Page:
In our time and place, "alien" is not univocal. Not just referring, in a semi-legal sense to a foreign national, in a broader sense the word refers to any difference, anything strange and outside what is considered the norm. In that sense, the anti-Muslim sentiment currently amok in some quarters of our land is as unChristian as the hostility toward undocumented workers.

If it were only certain passages in Deuteronomy to which I could point as the source of a Biblical injunction toward particular care and openness to those among us who are different, I think the accusation of cherry-picking and proof-texting as a criticism would be warranted. The entire Biblical witness, summed up by Jesus as the twin and related love of God and love of neighbor includes these particular injunctions within them. In other words, it isn't just Moses in Deuteronomy. It is the entire text of the Bible that witnesses to God's ordinances and commandments for hospitality and openness toward those outside our community.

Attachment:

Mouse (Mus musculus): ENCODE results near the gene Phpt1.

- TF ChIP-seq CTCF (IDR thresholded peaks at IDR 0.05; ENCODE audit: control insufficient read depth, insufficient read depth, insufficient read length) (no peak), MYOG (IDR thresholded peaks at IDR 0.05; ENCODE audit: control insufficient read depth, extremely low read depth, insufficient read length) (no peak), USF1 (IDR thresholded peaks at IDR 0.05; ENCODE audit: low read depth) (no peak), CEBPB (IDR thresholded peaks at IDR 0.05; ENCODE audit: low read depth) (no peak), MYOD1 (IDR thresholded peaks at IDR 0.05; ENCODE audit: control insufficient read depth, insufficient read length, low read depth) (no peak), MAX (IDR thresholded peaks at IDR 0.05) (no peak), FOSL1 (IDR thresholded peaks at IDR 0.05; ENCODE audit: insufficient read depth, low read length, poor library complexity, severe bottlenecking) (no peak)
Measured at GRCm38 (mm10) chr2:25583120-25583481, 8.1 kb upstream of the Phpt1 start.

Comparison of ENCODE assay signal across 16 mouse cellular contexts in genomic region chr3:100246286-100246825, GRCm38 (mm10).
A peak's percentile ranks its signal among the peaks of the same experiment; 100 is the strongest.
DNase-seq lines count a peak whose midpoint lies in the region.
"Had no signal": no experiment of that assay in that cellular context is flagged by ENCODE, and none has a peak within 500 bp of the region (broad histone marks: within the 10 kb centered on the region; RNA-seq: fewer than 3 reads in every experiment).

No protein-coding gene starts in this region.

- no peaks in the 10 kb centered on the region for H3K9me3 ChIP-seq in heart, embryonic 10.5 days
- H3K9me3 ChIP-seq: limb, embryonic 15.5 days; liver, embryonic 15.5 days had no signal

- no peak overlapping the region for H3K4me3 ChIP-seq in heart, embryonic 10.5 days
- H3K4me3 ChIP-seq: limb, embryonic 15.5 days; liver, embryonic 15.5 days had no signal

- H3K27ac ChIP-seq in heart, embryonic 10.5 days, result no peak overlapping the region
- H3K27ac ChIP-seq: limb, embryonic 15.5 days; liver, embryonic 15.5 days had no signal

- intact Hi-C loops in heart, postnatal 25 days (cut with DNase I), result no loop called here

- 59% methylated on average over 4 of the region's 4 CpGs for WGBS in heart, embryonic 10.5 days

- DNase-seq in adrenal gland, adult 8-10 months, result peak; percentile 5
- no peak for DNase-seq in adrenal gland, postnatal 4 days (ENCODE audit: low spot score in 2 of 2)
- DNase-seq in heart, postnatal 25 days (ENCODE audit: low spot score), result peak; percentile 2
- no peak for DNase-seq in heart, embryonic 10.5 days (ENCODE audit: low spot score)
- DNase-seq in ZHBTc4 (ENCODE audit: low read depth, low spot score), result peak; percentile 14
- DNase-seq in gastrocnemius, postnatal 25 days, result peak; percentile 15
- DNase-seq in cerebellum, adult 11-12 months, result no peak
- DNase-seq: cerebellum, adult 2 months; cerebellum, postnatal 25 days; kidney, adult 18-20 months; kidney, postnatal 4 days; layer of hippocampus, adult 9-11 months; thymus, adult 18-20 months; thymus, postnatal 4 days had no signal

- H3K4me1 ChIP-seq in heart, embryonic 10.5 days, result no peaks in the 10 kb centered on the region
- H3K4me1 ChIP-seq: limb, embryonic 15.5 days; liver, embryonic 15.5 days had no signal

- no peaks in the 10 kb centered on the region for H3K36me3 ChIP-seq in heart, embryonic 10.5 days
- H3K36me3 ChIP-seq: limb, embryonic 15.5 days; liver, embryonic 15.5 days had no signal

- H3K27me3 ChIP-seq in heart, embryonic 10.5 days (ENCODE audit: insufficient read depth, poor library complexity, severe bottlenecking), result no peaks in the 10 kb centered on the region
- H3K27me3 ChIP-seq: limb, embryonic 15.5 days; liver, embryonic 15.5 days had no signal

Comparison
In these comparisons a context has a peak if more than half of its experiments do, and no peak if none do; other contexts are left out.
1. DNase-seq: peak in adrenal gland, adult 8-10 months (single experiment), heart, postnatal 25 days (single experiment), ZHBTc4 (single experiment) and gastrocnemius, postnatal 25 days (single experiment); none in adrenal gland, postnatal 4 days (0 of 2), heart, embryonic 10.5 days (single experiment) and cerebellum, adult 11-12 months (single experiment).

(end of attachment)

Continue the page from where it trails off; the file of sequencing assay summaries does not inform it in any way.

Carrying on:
I don't think it's too much to say that any other claim is erroneous.

Sunday, September 12, 2010

Just . . . Wow (UPDATED)

I saw a blurb for this, so I read the whole thing.
Our President is trapped in his father’s time machine. Incredibly, the U.S. is being ruled according to the dreams of a Luo tribesman of the 1950s. This philandering, inebriated African socialist, who raged against the world for denying him the realization of his anticolonial ambitions, is now setting the nation’s agenda through the reincarnation of his dreams in his son. The son makes it happen, but he candidly admits he is only living out his father’s dream. The invisible father provides the inspiration, and the son dutifully gets the job done. America today is governed by a ghost.

This in insanity. Simple as that.

Of course, Newt has issues if he's reading Dinesh D'Souza anyway.

But, this . . . In-fricking-sane.

UPDATE: It isn't just me.